Ethiopians vote amid opposition charges of fraud

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Sunday, May 15, 2005

Millions of voters in Ethiopia are choosing between a powerful government which has close ties to the West but is considered by some to be totalitarian, and a coalition of little-known opposition parties that has promised greater political freedom and economic development. The democratic ballot is only the third in the country's history.

A small crowd of supporters enthusiastically greeted Prime Minister Meles Zenawi as he arrived at the polling station in Adwa. The town of Adwa, located about 25 kilometers east of the ancient city of Axum, is also the prime minister's birthplace.

Meles did not address the crowd. But he told reporters he believes the national elections represent an important milestone in Ethiopia's quest to become a full-fledged democratic state.

"I fought to make sure the Ethiopian people have the right to make their decisions," Meles said. "I am now exercising it as an Ethiopian and I am very proud of our achievement."

Meles is seeking his third five-year term in office. His ruling party, the Ethiopian People's Revolutionary Democratic Front (EPRDF), has been in power for 14 years. During that time, the party has not been challenged in this mostly poor, subsistence farming region.

The party was the only one listed on the ballot paper in Adwa.

The ruling party says none of the major opposition parties bothered to register and campaign for votes in this remote area. But opposition leaders say electoral officials, whom the opposition accuses of being pro-government, would not allow their parties to register or campaign in the area.

The accusation is just one of numerous complaints of irregularity the opposition has lodged.

Hailu Shawel, the head of Ethiopia's opposition Coalition for Unity and Democracy, cast his vote in an opposition stronghold south of the capital Addis Ababa. Shawl says that in his opinion the balloting has not been the model of democracy that people had hoped for.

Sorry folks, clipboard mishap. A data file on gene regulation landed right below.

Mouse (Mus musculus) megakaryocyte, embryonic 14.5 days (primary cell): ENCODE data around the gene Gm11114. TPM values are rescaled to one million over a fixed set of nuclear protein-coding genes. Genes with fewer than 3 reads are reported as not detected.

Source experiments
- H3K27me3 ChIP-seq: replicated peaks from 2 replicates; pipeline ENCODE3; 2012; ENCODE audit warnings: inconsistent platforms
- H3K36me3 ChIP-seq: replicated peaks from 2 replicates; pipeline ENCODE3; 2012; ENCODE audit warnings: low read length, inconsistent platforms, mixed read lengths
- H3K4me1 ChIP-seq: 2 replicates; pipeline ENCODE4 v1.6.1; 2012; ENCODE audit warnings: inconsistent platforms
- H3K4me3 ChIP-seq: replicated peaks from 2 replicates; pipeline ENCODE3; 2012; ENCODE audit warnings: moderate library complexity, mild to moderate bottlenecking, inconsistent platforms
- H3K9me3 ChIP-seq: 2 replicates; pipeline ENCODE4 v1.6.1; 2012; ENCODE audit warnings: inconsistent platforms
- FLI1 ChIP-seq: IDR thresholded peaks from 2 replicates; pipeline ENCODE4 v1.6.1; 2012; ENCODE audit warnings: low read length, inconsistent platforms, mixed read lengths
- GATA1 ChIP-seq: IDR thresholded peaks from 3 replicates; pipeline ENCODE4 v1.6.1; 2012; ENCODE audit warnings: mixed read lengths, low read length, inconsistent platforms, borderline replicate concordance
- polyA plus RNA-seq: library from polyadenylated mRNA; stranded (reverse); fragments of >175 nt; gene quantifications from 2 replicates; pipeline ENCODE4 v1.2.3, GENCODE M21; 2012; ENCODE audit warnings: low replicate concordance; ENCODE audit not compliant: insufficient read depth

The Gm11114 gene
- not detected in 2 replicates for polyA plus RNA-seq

"I think disaster is looming. Everywhere there is fraud being perpetrated," said Mr. Shawel. "The marker that they [the voters] were given, it washes off even without water. In other areas, they mark ballot papers with EPDRF signs and giving to people to put in the ballot boxes. And the people are fighting back, saying, 'No, we are not going to do that. Give us the clean paper.' So, the whole process is really jeopardized at the moment."

The government denies that it has been trying to prevent a fair vote, noting that the opposition received unprecedented access to state-owned media and were given permission to stage mass demonstrations ahead of the ballot.

For the first time, more than 300 international observers, including 150 from the European Union and 50 from the U.S.-based Carter Center, are in Ethiopia to monitor the elections. They fanned out before dawn to visit some of the 31,000 polling stations set up throughout the country.

The observers say they plan to investigate reports of any irregularities, but most say they have not seen any serious problems, largely calling the polls honest and fair. Final results are not expected until early June.

In previous elections held in 1995 and 2000, the ruling EPRDF won by overwhelming margins, giving the party a solid majority in parliament.

About 25 million of Ethiopia's 71 million people are registered to vote. The elections are being closely watched in the West as a key test of Ethiopia's commitment to democracy and being a stabilizing force in the volatile Horn of Africa region.

This article originally appeared on the website of The Voice of America, the official broadcasting service of the United States government, but has been modified by Wikinews editors. The original article was written by Alisha Ryu and can be found at this location. All text, audio and video material produced exclusively by the Voice of America is in the public domain and can be used by anyone for any purpose.